February 4, 2016

Why Non-Catholics Cannot Receive the Eucharist

The Eucharist
Among the Church’s seven sacraments the Holy Eucharist is preeminent because it is the body and blood, soul and divinity of Jesus Christ. The Real Presence is the source and summit of the faith from which innumerable graces flow. Catholics who receive Communion receive Christ into their bodies to be more fully assimilated into His. In so doing, we assert our fidelity to the teachings of the Church. According to Saint John Paul II, "The Eucharist builds the Church," [Redemptor Hominis 20]. Receiving Jesus in the Eucharist signals our unity with the Church, and with Christ Himself.

Moreover, Communion strengthens us. In the Eucharist, Jesus forgives our venial sins and helps us resist mortal sin. To encounter Christ in this way is a supreme miracle and divine gift; the power of which cannot be exaggerated. The Sacrifice of the Mass should evoke in us awe, reverence and profound love.

Numerous times, Jesus proclaims unequivocally the nature and importance of the Eucharist. In the Gospel of John our Lord says:
Amen, amen, I say to you, unless you eat the flesh of the Son of Man and drink his blood, you do not have life within you. Whoever eats my flesh and drinks my blood has eternal life, and I will raise him on the last day. For my flesh is true food, and my blood is true drink [John 6: 53-55].
Hearing this, many of Jesus’ disciples walked away in disgust. Yet, instead of softening or revising his teaching, Christ reiterates it. The Institution of the Eucharist established by Jesus at the Last Supper has been solemnly and unendingly professed by the Church ever since.

The reason non-Catholics cannot receive the Eucharist is not a matter of hospitality. It is a matter of unity and belief. First, Catholics believe that the bread and wine become the very body and blood of Christ. Most Protestants contend that the bread and wine remain bread and wine. Therefore, they have no difficulty inviting believers and non believers alike at their respective services to participate in what is little more than a community meal.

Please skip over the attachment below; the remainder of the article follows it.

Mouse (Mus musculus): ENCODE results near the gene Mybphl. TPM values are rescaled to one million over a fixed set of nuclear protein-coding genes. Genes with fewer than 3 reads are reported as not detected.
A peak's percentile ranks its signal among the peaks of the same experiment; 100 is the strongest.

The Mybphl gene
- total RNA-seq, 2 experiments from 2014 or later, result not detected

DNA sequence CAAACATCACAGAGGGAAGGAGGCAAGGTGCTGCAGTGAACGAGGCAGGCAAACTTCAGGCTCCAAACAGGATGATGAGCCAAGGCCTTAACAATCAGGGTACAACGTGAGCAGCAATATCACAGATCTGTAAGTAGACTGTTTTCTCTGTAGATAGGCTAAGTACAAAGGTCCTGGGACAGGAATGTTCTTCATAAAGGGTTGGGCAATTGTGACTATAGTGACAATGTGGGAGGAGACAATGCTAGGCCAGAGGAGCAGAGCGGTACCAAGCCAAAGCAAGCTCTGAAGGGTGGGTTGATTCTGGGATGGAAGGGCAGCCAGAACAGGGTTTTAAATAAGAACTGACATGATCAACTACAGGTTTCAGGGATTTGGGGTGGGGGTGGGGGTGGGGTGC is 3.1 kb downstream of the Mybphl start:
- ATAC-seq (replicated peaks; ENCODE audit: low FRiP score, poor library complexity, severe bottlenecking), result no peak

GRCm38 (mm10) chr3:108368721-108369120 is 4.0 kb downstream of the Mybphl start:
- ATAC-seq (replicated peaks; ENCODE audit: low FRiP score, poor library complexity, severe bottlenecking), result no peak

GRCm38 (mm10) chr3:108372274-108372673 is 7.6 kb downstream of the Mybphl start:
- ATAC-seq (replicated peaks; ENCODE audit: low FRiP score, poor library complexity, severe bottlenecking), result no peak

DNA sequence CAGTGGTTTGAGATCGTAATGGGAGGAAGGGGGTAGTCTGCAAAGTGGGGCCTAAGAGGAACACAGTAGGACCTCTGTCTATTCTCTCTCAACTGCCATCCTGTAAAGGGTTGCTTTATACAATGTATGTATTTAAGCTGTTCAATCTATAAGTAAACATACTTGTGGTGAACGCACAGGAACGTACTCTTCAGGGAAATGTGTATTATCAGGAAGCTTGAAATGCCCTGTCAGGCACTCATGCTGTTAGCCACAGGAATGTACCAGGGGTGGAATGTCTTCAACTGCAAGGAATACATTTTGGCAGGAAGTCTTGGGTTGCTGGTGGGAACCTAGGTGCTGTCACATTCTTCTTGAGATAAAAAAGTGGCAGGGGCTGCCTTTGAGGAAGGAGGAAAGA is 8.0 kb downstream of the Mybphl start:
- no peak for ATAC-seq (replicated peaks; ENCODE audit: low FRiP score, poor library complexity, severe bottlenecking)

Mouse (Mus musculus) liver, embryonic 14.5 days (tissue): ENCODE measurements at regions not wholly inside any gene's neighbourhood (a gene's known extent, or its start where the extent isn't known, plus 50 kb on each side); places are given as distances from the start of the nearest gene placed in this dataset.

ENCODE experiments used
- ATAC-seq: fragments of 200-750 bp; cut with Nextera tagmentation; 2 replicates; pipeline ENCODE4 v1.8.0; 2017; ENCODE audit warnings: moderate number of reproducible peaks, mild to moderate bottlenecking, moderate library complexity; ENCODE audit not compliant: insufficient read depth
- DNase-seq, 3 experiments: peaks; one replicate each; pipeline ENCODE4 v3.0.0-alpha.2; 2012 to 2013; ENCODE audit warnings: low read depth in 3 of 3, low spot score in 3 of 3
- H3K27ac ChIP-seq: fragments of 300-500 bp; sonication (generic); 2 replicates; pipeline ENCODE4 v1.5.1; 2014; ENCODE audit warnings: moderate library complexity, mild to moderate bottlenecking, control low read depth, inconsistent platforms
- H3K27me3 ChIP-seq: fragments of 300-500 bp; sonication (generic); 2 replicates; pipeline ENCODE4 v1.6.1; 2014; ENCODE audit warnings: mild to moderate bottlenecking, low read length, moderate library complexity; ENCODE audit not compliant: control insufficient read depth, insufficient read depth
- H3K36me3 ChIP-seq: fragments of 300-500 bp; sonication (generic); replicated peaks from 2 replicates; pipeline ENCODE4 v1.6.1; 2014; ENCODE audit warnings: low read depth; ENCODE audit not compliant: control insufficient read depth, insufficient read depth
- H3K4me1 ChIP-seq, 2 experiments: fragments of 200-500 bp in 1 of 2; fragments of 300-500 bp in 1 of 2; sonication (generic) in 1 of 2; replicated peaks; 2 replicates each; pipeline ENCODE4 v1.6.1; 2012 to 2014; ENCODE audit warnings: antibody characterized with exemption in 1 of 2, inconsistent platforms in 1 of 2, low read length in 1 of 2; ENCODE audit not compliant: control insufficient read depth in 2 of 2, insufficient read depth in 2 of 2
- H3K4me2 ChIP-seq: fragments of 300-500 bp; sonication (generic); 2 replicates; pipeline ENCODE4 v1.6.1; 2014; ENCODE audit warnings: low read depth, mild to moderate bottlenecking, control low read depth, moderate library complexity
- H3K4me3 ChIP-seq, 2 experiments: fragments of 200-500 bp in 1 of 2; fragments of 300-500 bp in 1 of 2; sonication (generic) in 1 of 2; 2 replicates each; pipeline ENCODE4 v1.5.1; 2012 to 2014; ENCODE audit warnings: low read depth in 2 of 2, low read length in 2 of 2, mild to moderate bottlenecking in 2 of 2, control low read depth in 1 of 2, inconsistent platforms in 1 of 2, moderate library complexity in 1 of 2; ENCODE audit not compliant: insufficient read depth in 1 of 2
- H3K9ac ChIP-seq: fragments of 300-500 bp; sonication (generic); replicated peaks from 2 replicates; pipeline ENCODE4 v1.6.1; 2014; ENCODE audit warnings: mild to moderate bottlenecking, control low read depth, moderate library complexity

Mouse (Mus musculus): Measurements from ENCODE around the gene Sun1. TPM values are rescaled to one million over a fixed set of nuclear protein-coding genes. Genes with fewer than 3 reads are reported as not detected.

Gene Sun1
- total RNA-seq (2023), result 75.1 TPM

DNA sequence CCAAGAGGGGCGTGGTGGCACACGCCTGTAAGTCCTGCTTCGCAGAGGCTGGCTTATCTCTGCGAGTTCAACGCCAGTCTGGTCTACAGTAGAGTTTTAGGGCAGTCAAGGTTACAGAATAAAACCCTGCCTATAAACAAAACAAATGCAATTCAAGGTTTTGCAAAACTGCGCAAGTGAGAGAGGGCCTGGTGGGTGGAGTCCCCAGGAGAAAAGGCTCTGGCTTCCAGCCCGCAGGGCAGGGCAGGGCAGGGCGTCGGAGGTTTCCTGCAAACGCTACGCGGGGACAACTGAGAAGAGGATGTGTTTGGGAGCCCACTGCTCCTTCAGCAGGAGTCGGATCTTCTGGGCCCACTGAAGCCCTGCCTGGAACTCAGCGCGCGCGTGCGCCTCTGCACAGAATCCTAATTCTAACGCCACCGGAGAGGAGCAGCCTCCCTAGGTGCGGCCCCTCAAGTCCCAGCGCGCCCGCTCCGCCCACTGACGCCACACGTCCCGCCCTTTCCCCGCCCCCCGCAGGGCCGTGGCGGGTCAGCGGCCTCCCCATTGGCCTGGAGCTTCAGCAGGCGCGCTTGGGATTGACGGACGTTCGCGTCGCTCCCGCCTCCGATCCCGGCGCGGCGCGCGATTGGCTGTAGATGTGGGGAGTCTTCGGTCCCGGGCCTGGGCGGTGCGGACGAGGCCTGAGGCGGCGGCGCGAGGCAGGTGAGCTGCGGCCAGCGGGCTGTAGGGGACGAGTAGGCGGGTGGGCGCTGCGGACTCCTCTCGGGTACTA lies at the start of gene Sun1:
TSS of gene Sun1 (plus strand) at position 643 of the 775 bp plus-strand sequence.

Second, is the question of unity. The word Communion means "In union with". Sacred Scripture states that partaking of the Eucharist is among the highest signs of Christian unity: "Because there is one bread, we who are many are one body, for we all partake of the one bread" [1 Cor. 10:17]. When Catholics receive they are saying "I believe in the teachings of the Catholic Church", as well as, "I believe that Jesus is really and truly present in the Eucharist." When the priest presents us with the Body of Christ, our "Amen" is an affirmation, not only in the Real Presence, but in the unity of the Church and the truth of the Church’s teachings [absent reservations, variance, or dissent]. Hence, it would be hypocritical for non-Catholics to receive the Eucharist.

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